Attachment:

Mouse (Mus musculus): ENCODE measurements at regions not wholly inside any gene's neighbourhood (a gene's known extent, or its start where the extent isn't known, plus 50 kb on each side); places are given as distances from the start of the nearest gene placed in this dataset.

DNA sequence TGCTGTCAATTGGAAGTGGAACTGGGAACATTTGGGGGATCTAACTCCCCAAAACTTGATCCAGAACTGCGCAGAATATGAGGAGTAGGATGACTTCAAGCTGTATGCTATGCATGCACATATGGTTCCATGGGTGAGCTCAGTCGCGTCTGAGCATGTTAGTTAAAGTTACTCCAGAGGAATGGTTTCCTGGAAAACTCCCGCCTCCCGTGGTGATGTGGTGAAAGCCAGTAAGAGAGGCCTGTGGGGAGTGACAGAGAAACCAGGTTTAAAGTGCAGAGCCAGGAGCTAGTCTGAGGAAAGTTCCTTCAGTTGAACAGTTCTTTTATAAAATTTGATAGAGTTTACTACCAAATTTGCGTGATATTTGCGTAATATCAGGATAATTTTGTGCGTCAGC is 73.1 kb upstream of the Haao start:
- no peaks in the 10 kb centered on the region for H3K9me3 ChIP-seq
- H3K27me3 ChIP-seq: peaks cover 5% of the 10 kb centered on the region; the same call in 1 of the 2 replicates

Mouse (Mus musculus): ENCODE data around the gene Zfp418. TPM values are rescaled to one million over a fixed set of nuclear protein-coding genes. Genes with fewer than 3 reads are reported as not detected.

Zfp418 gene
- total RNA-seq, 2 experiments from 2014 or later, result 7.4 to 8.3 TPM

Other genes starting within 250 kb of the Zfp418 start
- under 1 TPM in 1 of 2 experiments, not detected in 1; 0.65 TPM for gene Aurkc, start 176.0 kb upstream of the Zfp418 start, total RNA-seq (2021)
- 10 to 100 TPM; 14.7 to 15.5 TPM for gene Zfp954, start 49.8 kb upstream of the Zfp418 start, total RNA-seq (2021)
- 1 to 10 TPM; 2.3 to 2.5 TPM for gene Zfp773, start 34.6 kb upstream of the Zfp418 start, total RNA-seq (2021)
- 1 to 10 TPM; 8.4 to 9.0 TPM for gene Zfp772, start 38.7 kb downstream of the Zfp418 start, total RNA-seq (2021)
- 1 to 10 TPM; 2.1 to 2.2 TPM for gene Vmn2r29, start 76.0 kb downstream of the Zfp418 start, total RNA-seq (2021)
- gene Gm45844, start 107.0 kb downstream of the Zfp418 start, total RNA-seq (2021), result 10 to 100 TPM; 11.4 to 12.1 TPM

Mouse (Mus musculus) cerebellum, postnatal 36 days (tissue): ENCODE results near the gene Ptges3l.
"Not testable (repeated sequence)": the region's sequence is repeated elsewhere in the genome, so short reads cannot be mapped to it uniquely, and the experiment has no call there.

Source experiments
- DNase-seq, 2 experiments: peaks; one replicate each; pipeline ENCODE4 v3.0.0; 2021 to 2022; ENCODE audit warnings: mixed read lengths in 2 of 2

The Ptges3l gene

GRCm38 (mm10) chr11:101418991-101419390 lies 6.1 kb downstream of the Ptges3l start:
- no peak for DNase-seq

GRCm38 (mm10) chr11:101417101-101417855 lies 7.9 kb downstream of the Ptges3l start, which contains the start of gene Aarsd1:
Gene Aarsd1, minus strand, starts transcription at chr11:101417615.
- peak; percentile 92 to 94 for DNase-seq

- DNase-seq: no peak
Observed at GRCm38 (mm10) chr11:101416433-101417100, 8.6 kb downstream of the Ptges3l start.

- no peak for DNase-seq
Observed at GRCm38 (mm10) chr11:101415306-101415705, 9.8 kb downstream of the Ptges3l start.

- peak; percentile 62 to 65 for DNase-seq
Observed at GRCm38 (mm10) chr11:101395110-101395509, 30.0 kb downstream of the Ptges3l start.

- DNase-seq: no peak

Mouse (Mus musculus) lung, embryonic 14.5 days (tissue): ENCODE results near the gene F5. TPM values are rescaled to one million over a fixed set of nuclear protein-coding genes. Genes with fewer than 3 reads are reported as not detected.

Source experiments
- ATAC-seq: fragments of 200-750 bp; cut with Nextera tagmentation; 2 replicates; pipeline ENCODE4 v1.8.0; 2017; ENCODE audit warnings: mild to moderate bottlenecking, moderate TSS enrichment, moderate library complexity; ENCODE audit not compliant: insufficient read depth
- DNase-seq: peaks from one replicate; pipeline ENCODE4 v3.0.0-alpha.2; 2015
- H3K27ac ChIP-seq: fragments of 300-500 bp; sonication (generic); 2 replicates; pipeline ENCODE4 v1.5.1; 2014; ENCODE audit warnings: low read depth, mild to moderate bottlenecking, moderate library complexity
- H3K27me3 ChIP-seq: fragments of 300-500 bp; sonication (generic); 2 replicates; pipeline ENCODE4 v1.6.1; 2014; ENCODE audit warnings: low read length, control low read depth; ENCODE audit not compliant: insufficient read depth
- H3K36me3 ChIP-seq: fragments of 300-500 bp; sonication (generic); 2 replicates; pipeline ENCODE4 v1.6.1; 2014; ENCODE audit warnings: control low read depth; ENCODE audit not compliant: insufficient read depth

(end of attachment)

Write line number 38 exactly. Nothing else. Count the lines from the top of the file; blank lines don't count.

- H3K36me3 ChIP-seq: fragments of 300-500 bp; sonication (generic); 2 replicates; pipeline ENCODE4 v1.6.1; 2014; ENCODE audit warnings: control low read depth; ENCODE audit not compliant: insufficient read depth